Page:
Abbildungen der Seite


II ENR v, Prince of Wales, afterwards
King Henry W.;
Trio MAs, Duke of Clarence :
Piti No E Jon N of Lancaster, afterwards his Sons.
(2 Henry V.) Duke of Bedford ;
PRINCE II UM Pu REY of Gloster, aster-
wards (2 lieury V.) Duke of Gloster; J
Farl of Warwick; .
E or of Westmoreland; ) of the King's Party.
Gow ER ; ; IAR court ;
Lord Chief Justice of the King's Bench.
A Gentleman attending on the Chief Justice.
Earl of Northumberland;

Scroor, Archbishop of York; Enemies to the Lord Mow BRAY ; Lord HASTINGs ; Ring.

Lord BARDolph ; Sir Jon N Col.Evii.E :
TRAVERs and MoR to N, Domestics of Northumberland.
FA1st AFP, BAR pol.pii, Pistol, and Page. -
Poins and Pero, Attendants on Prince Henry.
Sil'Allow and SILENCE, Country Justices.
I)A v Y, Servant to Shallow., Siladow, WART, FEEBLE, and BullcAlf,
FANG and SNARE, Sheriff’s Officers.
R v \ion. A Porter.
A Dancer, Speaker of the Epilogue.

IIosTEss Quickly. Doll, TEAR-sit EET.

Lords, and other Attendants; Officers, Soldiers, Messenger, Drawers, Beadles, Grooms, &c.

SCENE. England.




I N D U C T I O N .
Warkworth. Before Northumberland's Castle.

Enter RUMoR, painted full of tongues."

Rumor. OPEN your ears : for which of you will stop The vent of hearing, when loud Rumor speaks f I, from the orient to the drooping west, Making the wind my post-horse, still unfold The acts commenced on this ball of earth. Upon my tongues continual slanders ride ; The which in every language I pronounce, Stuffing the cars of men with false reports. I speak of peace, while covert enmity, Under the smile of safety, wounds the world ; And who but Rumor, who but only I, Make fearful musters, and prepared defence ; Whilst the big ear, swollen with some other grief, Is thought with child by the stern tyrant war, And no such matter P Rumor is a pipe Blown by surmises, jealousies, conjectures ; And of so easy and so plain a stop,” That the blunt monster with uncounted heads, The still-discordant wavering multitude,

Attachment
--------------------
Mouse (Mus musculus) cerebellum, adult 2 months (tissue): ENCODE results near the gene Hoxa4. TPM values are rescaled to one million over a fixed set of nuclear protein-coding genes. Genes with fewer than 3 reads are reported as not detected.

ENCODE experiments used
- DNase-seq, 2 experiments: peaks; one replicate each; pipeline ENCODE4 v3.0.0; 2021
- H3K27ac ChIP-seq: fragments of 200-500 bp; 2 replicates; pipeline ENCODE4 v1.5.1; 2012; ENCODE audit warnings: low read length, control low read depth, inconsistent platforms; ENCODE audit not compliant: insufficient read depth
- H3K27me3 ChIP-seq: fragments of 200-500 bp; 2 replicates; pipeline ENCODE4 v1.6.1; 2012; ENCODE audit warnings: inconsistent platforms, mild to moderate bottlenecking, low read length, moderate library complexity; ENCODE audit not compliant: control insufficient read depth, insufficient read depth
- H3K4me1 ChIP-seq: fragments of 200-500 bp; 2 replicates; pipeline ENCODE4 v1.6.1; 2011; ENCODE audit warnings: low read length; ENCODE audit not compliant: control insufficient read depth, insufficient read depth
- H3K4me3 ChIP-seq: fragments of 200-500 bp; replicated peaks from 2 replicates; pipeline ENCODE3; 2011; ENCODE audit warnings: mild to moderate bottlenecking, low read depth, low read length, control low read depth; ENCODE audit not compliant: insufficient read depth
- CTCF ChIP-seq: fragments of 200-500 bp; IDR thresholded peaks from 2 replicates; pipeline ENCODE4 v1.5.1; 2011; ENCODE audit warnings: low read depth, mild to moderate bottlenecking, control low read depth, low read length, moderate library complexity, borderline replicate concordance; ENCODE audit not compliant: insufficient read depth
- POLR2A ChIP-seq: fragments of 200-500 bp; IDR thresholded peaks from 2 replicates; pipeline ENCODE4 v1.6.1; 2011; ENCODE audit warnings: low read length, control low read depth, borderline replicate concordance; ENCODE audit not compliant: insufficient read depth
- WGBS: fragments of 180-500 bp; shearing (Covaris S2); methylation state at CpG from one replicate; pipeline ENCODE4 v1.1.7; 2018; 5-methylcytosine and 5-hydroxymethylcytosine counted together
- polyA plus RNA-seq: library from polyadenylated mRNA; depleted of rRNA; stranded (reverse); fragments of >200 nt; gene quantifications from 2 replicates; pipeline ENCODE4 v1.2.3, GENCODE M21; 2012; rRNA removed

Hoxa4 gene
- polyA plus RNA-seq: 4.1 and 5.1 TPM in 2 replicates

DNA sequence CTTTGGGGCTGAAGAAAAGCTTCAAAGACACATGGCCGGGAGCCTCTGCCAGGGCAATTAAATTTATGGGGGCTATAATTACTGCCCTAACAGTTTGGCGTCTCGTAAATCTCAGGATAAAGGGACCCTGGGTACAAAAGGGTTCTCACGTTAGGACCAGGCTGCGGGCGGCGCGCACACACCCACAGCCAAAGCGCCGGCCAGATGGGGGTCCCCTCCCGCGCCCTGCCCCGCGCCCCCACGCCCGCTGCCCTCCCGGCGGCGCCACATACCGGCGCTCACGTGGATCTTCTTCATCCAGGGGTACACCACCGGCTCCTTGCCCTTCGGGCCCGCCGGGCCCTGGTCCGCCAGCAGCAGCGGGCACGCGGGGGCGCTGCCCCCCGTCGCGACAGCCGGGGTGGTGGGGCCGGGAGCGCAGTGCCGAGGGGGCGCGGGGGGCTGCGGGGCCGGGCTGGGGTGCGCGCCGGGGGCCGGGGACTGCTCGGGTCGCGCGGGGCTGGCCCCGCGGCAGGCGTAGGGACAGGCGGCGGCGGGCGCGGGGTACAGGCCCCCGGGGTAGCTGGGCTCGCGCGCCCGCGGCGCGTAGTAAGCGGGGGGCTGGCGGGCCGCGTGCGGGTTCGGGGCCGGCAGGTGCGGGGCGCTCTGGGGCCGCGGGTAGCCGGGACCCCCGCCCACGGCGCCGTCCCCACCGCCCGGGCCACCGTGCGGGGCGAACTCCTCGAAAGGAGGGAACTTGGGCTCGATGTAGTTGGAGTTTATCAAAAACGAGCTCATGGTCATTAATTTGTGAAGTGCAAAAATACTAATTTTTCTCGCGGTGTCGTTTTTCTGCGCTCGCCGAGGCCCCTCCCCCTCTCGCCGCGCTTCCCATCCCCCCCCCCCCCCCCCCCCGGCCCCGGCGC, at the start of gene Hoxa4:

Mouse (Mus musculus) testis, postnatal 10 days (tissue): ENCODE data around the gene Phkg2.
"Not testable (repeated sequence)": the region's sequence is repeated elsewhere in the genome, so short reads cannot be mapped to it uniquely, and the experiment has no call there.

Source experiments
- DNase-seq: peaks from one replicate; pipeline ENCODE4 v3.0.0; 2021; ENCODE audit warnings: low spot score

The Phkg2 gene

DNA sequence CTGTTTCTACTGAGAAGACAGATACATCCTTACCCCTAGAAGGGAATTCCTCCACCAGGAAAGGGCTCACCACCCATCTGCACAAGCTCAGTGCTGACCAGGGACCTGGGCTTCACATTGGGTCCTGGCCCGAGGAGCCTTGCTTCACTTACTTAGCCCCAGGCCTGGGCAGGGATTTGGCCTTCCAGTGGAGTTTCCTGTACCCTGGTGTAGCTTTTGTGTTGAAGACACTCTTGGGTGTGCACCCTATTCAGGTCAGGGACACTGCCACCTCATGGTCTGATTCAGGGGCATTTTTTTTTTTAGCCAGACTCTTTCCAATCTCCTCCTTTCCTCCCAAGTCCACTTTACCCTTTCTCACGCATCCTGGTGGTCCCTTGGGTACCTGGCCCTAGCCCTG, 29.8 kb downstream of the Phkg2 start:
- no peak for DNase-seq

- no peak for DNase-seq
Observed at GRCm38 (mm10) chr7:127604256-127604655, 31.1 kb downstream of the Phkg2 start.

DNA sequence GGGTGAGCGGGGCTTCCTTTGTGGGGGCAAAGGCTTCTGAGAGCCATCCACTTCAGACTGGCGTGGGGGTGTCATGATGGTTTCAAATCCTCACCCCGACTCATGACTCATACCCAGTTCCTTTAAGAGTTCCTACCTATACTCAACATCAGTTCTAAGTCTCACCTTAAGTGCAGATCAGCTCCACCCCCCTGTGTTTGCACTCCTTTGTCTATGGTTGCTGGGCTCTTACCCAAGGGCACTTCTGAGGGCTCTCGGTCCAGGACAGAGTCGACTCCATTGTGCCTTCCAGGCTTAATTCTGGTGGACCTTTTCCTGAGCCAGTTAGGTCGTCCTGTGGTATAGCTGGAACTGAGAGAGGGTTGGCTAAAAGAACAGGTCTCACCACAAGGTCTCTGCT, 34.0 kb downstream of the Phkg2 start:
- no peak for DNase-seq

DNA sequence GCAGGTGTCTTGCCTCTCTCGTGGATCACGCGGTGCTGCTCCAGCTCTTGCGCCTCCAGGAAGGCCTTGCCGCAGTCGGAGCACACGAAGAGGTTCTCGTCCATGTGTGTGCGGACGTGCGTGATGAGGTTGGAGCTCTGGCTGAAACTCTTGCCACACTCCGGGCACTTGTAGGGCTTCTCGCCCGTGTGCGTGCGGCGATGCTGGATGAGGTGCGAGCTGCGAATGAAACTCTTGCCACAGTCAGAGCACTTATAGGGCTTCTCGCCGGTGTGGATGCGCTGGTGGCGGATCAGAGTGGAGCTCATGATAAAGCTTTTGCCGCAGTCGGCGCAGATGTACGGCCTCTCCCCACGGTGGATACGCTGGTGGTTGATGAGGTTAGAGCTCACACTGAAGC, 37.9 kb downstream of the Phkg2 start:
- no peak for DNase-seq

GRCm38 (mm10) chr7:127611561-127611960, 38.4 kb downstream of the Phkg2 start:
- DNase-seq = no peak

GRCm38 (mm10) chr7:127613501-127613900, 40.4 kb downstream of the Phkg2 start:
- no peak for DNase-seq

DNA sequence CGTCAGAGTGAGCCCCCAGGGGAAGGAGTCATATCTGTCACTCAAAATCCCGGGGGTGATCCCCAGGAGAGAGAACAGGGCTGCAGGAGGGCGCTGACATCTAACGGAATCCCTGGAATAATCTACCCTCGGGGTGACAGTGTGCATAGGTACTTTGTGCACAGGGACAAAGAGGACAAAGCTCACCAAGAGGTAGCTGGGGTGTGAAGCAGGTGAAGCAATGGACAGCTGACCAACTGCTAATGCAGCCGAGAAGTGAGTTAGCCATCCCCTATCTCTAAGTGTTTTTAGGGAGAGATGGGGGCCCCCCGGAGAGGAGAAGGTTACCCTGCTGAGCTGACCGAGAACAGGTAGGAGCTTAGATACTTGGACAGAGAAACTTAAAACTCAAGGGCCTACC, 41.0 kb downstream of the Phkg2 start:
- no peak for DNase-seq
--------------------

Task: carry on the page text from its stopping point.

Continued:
1 In a mask on St. Stephen's Night, 1614, by Thomas Campion, Rumor comes on in a s';in coat full of winged longues. 2 The stops are the holes in a flute or pipe.

Can play upon it. But what need I thus
My well-known body to anatomize
Among my household P Why is rumor here f
I run before king Harry’s victory;
Who, in a bloody field by Shrewsbury,
Hath beaten down young Hotspur, and his troops,
Quenching the flame of bold rebellion ‘.
Even with the rebels’ blood. But what mean I
To speak so true at first? My office is -
To noise abroad, that Harry Monmouth fell
Under the wrath of noble Hotspur's sword;
And that the king before the Douglas' rage
Stooped his anointed head as low as death.
This have I rumored through the peasant towns
Between that royal field of Shrewsbury
And this worm-eaten hold of ragged stone,'
Where Hotspur's father, old Northumberland,
Lies crafty-sick. The posts come tiring on,
And not a man of them brings other news
Than they have learned of me. From Rumor's tongues
They bring smooth comforts false, worse than true
Wrongs. [Exit.